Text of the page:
I can't remember a time when the Washington Redskins were anything but the Washington Redskins. I do remember cheering for them in 1971, wanting the "over the hill gang" to win it. I never thought about the name or felt it deregatory, but then again, i'm pretty white, even for a Caucasian. There've been murmurings for awhile how the name was racist or derogatory, and it should be changed. I thought of when Himself and i went out west for a visit, and passed by some schools that had large Native American populations, and the teams were known as the Redskins. We were there during high school football playoffs one year, and i saw a number of kids wearing school colors or holding signs saying "Redskins pride" as they looked forward to the game. Some kids were white, some Native American. All of them excited to see their school's team having a chance to win in the playoff game. Not one sad face in the bunch.

Now, this was in the dark ages of the early 1990's, before political correctness had gotten the strangling threshold it seems to have had for awhile now, and i might be showing my age just a little, but i really don't see what all the fuss with the name is about.

Still, i listened to those who said how deplorable the name was. Someone on facebook had provided a link to an article that showed the reason the U.S. Patent and Trademark Office (USPTO) cancelled the federal trademark of the Washington Redskins based on the grounds that the team name is disparaging to Native Americans.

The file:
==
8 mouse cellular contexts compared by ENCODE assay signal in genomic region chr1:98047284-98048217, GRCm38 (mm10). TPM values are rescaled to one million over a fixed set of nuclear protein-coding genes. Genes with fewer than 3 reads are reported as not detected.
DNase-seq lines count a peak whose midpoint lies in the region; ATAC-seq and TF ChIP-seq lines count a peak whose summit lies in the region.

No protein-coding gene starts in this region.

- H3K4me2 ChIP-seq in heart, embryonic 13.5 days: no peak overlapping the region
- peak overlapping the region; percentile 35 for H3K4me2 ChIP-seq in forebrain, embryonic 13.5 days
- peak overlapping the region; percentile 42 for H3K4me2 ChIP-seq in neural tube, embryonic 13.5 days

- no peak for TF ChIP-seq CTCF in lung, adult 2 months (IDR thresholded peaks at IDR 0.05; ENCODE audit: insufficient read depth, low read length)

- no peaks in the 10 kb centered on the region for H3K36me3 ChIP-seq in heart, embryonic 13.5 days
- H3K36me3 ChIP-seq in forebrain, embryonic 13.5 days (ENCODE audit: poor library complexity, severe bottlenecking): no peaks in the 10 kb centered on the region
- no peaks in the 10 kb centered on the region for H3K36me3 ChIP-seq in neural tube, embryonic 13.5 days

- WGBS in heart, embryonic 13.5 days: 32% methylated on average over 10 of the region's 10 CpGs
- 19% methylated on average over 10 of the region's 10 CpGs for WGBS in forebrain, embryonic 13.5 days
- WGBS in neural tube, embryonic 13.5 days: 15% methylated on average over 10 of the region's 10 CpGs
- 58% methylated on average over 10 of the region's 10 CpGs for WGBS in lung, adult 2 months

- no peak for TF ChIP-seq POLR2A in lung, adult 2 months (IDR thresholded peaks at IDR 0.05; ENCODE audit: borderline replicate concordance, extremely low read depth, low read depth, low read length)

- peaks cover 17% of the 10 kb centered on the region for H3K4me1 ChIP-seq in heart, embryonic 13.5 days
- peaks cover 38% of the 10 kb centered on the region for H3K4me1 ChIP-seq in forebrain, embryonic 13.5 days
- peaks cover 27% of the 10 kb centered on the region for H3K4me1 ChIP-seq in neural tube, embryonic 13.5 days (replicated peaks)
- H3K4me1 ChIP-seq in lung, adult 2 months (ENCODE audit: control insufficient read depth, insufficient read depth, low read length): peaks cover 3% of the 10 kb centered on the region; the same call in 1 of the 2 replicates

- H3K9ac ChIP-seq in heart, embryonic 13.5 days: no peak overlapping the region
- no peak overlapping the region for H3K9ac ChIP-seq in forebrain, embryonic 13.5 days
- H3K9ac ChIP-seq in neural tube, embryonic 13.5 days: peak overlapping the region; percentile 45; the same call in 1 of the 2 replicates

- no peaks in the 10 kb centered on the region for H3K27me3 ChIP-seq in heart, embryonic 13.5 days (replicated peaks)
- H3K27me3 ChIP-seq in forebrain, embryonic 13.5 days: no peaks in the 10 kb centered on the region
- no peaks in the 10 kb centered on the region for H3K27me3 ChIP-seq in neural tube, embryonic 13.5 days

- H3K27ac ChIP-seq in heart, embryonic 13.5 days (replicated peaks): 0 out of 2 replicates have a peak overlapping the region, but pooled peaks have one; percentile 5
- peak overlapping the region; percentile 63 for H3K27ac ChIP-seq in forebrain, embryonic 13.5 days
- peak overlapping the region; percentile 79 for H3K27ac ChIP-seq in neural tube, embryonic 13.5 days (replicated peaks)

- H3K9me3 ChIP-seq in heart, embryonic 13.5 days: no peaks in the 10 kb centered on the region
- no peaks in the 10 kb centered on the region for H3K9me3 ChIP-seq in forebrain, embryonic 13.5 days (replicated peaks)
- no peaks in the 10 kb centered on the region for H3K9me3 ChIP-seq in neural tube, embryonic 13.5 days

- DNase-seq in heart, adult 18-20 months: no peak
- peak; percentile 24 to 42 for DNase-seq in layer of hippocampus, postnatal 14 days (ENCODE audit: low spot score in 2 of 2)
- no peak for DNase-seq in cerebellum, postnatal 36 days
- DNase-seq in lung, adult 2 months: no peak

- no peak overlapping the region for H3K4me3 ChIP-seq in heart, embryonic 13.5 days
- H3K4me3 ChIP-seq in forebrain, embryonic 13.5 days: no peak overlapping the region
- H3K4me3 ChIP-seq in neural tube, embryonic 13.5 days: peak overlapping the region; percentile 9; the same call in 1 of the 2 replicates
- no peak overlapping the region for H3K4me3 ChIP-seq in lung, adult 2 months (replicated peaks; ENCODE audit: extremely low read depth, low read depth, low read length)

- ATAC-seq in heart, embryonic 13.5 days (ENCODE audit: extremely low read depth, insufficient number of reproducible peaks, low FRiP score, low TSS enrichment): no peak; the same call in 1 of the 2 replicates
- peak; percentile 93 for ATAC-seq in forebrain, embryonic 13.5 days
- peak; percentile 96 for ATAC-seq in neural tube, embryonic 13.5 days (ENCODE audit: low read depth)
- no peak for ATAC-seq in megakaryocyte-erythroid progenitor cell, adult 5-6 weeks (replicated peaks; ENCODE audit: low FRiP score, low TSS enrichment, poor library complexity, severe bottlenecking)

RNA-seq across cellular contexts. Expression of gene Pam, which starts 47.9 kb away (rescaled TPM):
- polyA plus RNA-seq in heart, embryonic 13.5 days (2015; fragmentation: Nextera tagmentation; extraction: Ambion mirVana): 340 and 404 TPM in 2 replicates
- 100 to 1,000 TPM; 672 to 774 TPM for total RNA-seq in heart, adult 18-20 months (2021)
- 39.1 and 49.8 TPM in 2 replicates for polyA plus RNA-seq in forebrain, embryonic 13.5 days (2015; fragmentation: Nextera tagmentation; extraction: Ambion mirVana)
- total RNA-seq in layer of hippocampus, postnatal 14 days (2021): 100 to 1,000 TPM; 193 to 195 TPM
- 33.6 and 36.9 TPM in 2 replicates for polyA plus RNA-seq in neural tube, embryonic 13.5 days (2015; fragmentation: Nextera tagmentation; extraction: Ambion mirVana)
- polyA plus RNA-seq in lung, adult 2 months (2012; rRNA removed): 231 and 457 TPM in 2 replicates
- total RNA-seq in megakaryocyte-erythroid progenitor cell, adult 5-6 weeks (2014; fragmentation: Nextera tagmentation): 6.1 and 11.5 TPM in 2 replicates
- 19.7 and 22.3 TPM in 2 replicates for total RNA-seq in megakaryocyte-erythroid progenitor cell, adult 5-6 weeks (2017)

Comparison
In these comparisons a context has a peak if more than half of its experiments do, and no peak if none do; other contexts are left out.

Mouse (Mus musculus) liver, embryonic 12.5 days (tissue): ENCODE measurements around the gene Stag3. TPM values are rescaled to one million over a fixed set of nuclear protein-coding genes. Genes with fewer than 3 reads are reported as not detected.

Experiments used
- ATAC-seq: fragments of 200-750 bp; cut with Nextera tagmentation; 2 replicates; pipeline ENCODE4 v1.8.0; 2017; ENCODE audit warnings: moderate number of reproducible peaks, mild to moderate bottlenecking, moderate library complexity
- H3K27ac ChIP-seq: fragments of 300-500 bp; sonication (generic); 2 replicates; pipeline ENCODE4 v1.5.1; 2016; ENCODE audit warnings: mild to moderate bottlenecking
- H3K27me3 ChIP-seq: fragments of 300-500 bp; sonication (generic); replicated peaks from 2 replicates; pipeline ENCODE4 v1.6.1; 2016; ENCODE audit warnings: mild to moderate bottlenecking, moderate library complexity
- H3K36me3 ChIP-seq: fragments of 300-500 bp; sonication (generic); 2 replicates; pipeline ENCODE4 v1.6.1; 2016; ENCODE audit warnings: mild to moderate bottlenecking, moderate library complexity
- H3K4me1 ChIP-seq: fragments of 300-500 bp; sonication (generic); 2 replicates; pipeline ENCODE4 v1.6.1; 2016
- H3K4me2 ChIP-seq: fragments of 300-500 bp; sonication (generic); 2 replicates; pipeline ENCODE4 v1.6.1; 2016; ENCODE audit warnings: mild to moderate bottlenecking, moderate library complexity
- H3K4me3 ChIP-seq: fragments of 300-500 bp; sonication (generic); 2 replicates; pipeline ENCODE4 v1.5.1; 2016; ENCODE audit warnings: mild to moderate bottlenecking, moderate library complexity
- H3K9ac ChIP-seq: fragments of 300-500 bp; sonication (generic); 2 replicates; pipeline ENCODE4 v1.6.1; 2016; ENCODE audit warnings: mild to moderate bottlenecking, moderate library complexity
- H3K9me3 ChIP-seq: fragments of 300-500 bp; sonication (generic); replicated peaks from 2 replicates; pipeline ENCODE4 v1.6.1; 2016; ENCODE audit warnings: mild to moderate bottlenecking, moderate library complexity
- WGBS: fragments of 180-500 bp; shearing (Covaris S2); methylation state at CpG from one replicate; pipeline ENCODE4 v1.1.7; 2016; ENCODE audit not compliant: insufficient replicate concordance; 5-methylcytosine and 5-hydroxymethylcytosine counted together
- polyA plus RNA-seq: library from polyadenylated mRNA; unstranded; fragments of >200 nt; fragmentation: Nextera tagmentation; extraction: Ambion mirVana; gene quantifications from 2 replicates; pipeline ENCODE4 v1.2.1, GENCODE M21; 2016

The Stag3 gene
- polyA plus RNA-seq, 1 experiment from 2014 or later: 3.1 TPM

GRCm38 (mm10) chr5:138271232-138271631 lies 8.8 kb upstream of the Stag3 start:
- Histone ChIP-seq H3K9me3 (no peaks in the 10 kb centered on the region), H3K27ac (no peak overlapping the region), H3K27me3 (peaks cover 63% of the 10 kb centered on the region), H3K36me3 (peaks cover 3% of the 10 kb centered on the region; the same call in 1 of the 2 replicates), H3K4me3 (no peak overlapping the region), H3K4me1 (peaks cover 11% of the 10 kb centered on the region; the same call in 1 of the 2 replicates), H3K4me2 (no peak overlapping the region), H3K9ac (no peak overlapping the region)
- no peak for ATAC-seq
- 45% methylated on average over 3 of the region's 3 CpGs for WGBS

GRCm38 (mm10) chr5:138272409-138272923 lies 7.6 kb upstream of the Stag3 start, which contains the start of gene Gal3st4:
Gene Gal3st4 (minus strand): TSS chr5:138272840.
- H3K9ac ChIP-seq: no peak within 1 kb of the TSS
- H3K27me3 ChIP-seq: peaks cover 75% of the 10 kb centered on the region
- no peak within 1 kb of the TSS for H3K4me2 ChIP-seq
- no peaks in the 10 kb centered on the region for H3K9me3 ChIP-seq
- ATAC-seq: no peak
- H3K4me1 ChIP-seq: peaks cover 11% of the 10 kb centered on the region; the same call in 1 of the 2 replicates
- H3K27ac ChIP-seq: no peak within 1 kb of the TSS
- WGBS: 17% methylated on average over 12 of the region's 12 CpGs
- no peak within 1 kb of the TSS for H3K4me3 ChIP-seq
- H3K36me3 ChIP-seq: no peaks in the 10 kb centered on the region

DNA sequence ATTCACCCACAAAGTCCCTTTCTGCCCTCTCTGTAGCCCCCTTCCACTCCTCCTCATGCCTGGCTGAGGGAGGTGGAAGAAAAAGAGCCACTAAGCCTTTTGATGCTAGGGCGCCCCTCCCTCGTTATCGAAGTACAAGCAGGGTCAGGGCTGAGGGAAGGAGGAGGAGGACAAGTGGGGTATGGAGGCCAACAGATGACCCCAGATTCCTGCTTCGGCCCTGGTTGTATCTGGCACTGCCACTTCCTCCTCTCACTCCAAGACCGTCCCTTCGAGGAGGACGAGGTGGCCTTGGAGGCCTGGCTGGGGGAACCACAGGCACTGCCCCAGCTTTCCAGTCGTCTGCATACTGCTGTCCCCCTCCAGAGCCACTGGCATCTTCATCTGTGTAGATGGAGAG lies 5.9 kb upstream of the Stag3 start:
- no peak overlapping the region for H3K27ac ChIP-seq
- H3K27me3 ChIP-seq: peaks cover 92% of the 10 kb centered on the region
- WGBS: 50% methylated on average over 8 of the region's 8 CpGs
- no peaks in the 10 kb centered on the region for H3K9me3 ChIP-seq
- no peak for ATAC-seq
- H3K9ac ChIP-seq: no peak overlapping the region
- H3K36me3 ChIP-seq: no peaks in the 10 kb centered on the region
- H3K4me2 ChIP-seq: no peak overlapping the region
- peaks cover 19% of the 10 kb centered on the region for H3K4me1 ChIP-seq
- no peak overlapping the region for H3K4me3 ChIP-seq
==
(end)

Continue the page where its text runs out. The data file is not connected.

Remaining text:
I did happen to read a few of the comments made below the article. One woman was saying that for those of us who didn't find it offensive, maybe we'd find it all right if we called an all-black team the [city name] Niggers or a mostly Asian team the [city name] Chinks. I refrained from replying to her comment, but thought that her logic was skewed. I don't think there are any Native Americans currently on Washington's roster, and what happens if the racial or ethnic balance changes? Change the name based on that? Oh, and in case she hadn't gotten the memo, the "n word" as it's now known, is disparaging only when it comes out of a white person's mouth. Darker skinned people have a free pass to use this word as much as they like, in its entirety, with no backlash, although most darker skinned people i know who are my age, near it, or older are as infuriated about that stupidity as i am. It's like saying the word "fuck" is only a bad word when green-eyed people say it, otherwise it's perfectly acceptable. I had that logic when i was four years old, only i said the word "shit" when i couldn't pull off my boots. My mother asked, "What did you say?" and i told her. She told me that was a bad word to say. I told her, "But i didn't say it TO anyone, Mommy, i said it because i couldn't get my boots off." She explained that the word was a bad word, no matter when it was used.